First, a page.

Normal aspiration, your days are numbered.
The 2014 Cadillac CTS Vsport's twin-turbo, direct-injected 3.6-liter V6 is a power plant with big plans. It is slated to materialize under the hoods of several other GM models in the coming years, and with good reason. It's potent, refined, packaging-friendly and ostensibly fuel-efficient.
It's easy to warm up to the CTS Vsport's stout factory ratings of 420 horsepower and 430 pound-feet of torque. What we wanted to find out is how well this turbocharged mill maintains its output over its rev range, and how heat-sensitive it is. So we headed to Church Automotive Testing in Wilmington, California, and bolted the CTS Vsport up to its Dynapack dyno. For comparison sake, we brought along an XTS Vsport powered by the same engine turned sideways.
First, here's what we measured with the CTS Vsport:
Before we dive into the numbers, note that results from a Dynapack dyno are not directly comparable to the results of other types of dynos (Dynojet, Superflow, et al). Click here for more details. The XTS Vsport's all-wheel-drive layout precluded use of our usual Dynojet chassis dyno.
The CTS Vsport's engine (GM calls it LF3) is certainly doling out a lot of twist at very low revs. Even as low as 2,000 rpm it generates more than 350 lb-ft of torque to the hubs. Once reaching its peak of 435 lb-ft, the LF3's urge rolls off gradually on the way to its maximum 388 hp. This broad spread of power was quite repeatable from run to run, too.
By logging data from the OBD-II port we saw something intriguing: The CTS Vsport's throttle was not fully open in the midrange. This is a strategy to mitigate boost overshoot as well as manage the LF3's torque output. Knock sensor activity was relatively light, too, amounting to about 1 or 2 degrees of learned knock retard on the 91 octane we were running. What this means is that there's easily more output to be had in this twin-turbo V6.
Now, some context. Church Automotive Testing has a huge library of dyno results. The company is also something of a CTS-V specialist, so we were eager to pull up the dyno results of a stock CTS-V with its supercharged 6.2-liter LSA V8 and compare it to the CTS Vsport's boosted six.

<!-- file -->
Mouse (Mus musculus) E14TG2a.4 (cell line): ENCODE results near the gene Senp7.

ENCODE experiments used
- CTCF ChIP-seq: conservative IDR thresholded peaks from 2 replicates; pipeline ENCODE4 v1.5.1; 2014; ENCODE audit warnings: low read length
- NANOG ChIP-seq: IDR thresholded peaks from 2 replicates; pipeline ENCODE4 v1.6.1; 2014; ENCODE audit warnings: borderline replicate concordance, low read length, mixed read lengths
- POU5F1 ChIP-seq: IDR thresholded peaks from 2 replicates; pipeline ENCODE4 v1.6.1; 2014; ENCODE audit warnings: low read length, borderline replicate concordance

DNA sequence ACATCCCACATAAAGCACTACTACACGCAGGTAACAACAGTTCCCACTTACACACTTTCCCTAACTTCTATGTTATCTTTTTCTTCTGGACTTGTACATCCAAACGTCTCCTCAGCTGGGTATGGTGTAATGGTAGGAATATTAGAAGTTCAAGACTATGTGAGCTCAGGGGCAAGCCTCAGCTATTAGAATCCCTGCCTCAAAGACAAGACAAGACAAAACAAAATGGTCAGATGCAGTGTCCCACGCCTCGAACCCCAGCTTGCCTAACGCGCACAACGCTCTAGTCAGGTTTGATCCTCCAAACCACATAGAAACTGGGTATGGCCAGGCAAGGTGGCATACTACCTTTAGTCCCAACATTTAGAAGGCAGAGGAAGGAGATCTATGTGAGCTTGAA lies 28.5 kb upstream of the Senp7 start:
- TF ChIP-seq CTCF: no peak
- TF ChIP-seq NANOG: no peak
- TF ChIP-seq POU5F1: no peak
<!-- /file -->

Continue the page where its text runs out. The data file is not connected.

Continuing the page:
GM rated the CTS-V at 556 hp and 551 lb-ft at the flywheel. Here's how the CTS Vsport's LF3 stacks up to a stock auto-equipped 2009 CTS-V:
The Vsport is consistently within about 80 lb-ft of the CTS-V almost everywhere in the rev range. Moreover, our results show the twin-turbo V6 is only 100 hp in arrears of the blown bent eight, rather than the anticipated 136-hp gap suggested by their flywheel ratings.
No matter what flavor of drivetrain loss you deem appropriate to apply, it appears the LF3 in the CTS Vsport is indeed something of an overachiever. Knowing that the Vsport is not a replacement for the CTS-V makes this all the more suggestive.
The car above is the Cadillac XTS Vsport, and it's powered by the same basic LF3 engine as the CTS Vsport, except turned 90 degrees. It drives all four wheels through a six-speed autobox instead of the CTS Vsport's eight-speeder, and its rated peak power drops by 10 hp to 410 hp, while rated max torque plummets 61 lb-ft to 369 lb-ft. This last bit is likely a consequence of the six-speed transmission's reduced torque-handling capability.
Onto Church Automotive Testing's Dynapack the XTS Vsport went:
The XTS Vsport managed 362 lb-ft and 349 hp to all four hubs. That's a strong peak torque showing, though it's undone to some degree by the large depression immediately following the peak. Its peak power at the hubs trails the CTS Vsport by almost 40 hp. Keep in mind there's more drivetrain loss in the XTS's all-wheel-drive layout.
It turns out that according to our scanner, the LF3 in the XTS operates with higher intake temperatures on one bank of cylinders than the other, perhaps a consequence of its transverse installation. It also experienced far more knock activity than in the CTS Vsport: We observed more than 4 degrees of learned knock retard in the XTS Vsport, which, as you can see, is doing its midrange no favors. Its throttle, too, was being trimmed here and there in order to limit mass flow and hence, output.
So the longitudinal layout of the LF3 is more powerful, sure, but also more robust in terms of repeatability and knock resistance. That's good news for the ATS-V and next-gen Camaro, both of which are expected to pack an LF3 that drives the rear wheels only.
The manufacturer provided Edmunds these vehicles for the purposes of evaluation.